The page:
Review by Mille Clark
On a warm summer evening, there is no finer time to stroll around the fragrant, sleepy streets of Victoria by the Sea. And then, to end one’s wanders in happy suspense-of-disbelief at the Victoria Playhouse. On even a Tuesday night the theatre is filled. Once the audience’s murmur is hushed and the lights dimmed, a languid anticipation descends over the crowd.
The Love List by Norm Foster opens to a typically decorated bachelor apartment. Immediately, the use of lighting and space draws the audience into this intimate setting. The stage is divided into a foreground, in which all the dressings of a living room are affixed, and just behind the slats of the living room wall, an apartment building hallway is visible. These two locations become important, as the play unfolds. The living room houses the inner life of the characters; their fantasies, neurosis, and desires, while the hallway serves as an intermediary space—a window into outer ‘reality’ where these desires and neurosis are ultimately challenged.
At first glace, The Love List is sweet, entertaining, and superficially insightful; precisely what one would hope for in an evening’s distraction. However, the play is so fanciful and absurd, that the question begs to be asked; “what is this play really about?” A confirmed bachelor, Bill, (played by Erskine Smith) and his best friend Leon (played by Colm Magner) with the help of an unseen mysterious gypsy, draw up a list of the ten qualities they would wish from an ideal mate. And voila! Dressed in a garish hue of pink, she manifests. What ensues is the classic struggle of man dealing with his desires fulfilled and the consequences of acting “god.” Though maintaining the veneer of light entertainment throughout, The Love List manages to explore some of love’s perplexing quandaries. Can we deal with what we want when we’ve got it? Do we claim to crave love when really what we crave is the projection of our fantasies and a balm to our neurosis? Does the union of love exist in the space between two souls, or does it always necessarily reside alone in the consciousness of the lover? And is it imperfection that batters down the wall of concocted desires, and that ultimately lets love through? Perhaps in the end love’s great gift is not the fulfillment of one’s desires. Perhaps love’s offering lies in the abandonment of the human impulse to control and through this, the surprising revelation that what you need is relentlessly available—it is there in the imperfections.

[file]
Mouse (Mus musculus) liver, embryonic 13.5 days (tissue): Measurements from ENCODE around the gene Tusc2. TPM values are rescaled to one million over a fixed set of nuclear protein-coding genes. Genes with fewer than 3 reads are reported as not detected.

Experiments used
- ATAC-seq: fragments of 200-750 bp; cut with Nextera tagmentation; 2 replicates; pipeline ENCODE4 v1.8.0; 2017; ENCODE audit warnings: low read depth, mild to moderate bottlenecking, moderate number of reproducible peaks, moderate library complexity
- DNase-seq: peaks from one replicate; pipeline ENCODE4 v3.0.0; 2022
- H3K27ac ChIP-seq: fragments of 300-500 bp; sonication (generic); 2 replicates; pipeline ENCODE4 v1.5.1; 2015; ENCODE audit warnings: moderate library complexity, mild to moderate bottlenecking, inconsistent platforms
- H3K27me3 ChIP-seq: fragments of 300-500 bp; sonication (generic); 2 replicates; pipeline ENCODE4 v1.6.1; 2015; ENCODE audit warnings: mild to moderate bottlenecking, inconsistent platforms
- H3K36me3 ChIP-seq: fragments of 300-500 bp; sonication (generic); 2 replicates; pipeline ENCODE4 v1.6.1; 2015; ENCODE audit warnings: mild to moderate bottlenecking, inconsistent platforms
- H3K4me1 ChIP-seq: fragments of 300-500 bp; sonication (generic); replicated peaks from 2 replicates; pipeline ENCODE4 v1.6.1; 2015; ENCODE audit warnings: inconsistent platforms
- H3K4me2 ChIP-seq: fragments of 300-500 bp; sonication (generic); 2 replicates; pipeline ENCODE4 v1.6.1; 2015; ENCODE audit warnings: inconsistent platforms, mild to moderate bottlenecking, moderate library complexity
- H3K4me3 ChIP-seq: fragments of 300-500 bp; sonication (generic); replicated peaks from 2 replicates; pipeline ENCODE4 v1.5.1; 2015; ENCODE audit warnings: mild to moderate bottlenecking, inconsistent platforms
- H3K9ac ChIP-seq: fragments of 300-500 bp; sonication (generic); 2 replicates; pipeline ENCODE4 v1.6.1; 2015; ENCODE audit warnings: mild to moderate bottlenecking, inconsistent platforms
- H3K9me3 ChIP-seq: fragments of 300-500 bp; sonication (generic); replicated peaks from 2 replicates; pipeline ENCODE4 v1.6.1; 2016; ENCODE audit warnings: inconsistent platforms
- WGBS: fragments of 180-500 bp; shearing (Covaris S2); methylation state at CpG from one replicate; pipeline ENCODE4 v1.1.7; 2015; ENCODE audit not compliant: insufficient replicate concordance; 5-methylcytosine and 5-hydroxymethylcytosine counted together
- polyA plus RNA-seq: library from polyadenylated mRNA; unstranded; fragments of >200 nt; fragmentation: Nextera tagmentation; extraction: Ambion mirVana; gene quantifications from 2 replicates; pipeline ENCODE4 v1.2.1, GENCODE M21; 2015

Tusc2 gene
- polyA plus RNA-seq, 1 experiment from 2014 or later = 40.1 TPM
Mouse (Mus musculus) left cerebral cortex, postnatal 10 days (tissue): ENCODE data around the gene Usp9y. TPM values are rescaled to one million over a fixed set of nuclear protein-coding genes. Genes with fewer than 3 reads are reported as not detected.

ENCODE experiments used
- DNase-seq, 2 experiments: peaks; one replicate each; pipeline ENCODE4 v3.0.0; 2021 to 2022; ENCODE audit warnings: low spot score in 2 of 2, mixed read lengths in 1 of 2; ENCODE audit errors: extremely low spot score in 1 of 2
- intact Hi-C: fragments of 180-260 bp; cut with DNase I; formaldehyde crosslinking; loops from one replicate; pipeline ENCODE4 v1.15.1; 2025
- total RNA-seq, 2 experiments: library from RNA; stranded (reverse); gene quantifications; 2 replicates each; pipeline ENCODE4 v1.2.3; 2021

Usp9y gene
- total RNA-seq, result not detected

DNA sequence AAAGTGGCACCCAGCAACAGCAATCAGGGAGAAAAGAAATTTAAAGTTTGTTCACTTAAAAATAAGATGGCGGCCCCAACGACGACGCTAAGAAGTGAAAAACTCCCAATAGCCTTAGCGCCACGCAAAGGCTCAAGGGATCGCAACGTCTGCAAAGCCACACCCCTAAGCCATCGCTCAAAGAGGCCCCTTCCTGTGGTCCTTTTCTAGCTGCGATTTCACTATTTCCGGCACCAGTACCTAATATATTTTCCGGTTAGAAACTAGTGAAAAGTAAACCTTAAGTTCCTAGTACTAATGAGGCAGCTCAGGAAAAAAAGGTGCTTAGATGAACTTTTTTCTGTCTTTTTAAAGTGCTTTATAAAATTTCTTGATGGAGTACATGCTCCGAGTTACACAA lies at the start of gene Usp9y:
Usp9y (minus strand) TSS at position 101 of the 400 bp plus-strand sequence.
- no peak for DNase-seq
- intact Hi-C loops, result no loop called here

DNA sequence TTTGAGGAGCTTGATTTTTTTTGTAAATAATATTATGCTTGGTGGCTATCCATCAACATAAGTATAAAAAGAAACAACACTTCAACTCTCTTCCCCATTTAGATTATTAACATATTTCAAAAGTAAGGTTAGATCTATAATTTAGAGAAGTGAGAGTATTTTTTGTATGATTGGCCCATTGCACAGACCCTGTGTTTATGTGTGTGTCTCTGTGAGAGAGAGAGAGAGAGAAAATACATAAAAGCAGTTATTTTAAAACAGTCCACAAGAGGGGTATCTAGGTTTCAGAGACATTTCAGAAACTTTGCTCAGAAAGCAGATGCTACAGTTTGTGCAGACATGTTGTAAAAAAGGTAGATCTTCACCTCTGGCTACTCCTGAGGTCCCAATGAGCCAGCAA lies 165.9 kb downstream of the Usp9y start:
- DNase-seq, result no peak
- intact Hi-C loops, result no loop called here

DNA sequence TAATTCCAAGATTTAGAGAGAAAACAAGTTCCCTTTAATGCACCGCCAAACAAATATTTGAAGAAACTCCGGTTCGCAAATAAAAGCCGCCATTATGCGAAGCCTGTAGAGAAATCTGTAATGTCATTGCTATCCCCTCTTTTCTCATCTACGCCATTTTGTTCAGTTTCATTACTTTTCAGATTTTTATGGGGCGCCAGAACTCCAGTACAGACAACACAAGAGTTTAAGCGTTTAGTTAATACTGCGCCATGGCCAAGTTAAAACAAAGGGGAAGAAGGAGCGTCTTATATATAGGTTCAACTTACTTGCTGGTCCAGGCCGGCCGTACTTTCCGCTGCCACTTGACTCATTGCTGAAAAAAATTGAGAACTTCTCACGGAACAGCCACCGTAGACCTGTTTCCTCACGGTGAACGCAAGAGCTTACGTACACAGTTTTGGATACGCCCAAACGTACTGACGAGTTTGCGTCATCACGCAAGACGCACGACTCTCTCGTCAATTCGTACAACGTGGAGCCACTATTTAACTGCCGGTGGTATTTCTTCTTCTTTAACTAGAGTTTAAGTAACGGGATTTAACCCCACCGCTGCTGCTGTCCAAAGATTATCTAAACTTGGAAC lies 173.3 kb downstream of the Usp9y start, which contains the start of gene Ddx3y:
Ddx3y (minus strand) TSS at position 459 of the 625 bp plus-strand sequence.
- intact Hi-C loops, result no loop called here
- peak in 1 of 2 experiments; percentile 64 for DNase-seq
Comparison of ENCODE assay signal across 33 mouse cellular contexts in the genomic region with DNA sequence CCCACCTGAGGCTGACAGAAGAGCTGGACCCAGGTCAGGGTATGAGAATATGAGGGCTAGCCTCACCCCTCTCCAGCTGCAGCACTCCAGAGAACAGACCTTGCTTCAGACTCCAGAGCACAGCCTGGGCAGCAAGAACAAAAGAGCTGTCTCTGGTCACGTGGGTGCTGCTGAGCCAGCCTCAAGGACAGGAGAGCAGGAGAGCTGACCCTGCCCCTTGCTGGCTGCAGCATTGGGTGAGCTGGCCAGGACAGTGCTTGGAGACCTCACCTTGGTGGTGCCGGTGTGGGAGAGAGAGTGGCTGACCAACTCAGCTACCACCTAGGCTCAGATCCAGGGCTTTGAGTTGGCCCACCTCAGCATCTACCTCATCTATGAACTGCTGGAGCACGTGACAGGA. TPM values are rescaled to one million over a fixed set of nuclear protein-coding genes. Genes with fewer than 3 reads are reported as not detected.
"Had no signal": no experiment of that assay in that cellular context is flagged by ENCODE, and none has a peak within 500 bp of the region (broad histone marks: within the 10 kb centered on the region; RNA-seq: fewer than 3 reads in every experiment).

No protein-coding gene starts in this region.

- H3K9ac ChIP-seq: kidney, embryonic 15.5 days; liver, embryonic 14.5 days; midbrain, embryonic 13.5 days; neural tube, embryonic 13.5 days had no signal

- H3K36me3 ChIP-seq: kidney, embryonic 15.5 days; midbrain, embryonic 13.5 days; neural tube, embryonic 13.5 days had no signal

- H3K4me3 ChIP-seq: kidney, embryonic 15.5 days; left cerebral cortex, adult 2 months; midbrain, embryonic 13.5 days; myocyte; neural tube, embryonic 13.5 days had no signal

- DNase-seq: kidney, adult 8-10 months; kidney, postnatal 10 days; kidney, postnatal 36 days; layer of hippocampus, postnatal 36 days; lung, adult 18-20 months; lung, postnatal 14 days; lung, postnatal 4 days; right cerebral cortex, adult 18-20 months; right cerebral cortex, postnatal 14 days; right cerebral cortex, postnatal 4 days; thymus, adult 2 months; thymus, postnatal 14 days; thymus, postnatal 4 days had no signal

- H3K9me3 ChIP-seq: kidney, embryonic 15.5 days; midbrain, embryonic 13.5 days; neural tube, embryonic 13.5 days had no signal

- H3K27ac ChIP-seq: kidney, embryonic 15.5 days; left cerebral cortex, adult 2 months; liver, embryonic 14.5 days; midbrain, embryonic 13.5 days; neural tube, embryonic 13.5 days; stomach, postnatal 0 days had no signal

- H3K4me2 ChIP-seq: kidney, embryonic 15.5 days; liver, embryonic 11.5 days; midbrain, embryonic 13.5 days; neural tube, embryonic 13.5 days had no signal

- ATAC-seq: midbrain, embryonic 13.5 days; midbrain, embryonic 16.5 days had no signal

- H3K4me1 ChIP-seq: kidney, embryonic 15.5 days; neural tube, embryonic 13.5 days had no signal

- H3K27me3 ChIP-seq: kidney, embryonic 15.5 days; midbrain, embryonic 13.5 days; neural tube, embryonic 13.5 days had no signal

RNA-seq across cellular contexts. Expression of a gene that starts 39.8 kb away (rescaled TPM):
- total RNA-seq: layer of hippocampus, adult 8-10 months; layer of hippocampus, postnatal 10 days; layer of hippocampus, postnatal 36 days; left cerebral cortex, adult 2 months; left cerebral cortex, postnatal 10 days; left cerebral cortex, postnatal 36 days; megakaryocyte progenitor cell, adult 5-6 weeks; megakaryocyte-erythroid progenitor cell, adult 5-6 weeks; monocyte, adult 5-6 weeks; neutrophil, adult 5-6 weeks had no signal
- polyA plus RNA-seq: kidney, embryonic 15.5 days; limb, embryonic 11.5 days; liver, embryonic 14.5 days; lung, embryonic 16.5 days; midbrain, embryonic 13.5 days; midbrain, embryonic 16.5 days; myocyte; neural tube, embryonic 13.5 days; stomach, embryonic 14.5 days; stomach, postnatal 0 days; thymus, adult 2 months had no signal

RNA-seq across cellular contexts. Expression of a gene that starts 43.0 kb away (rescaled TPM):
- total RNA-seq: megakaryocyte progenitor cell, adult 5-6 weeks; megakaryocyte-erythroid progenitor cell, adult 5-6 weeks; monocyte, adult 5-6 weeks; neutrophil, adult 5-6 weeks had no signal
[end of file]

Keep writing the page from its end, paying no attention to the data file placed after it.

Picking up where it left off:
Erskine Smith, as the driving force behind The Victoria Playhouse, is a veritable Island treasure. His lightness of heart shines through all their productions. His portrayal of Bill was goofy and endearing. Mr. Smith certainly knows how to act with his whole body and how to delight an audience with almost charicatural expressiveness. Colm Magner as Leon played it somewhat straighter. His was a darker, more ironic character, whose inner decency shone through at pivotal points. The real force on stage was Johanna Nutter who, in a host of hot-pink ensembles, managed to bring the three actors into a visceral relationship, demanding raw interaction and inciting dramatic tensions and releases. The direction by Marlane O’Brien was good, and there is no doubt that in the latter days of its run, this will be a very elegant production.
Truly there is no more enjoyable way to spend a summer evening, than breathing in the thick salty air of Victoria-by-the Sea while taking in a well-crafted performance at The Victoria Playhouse.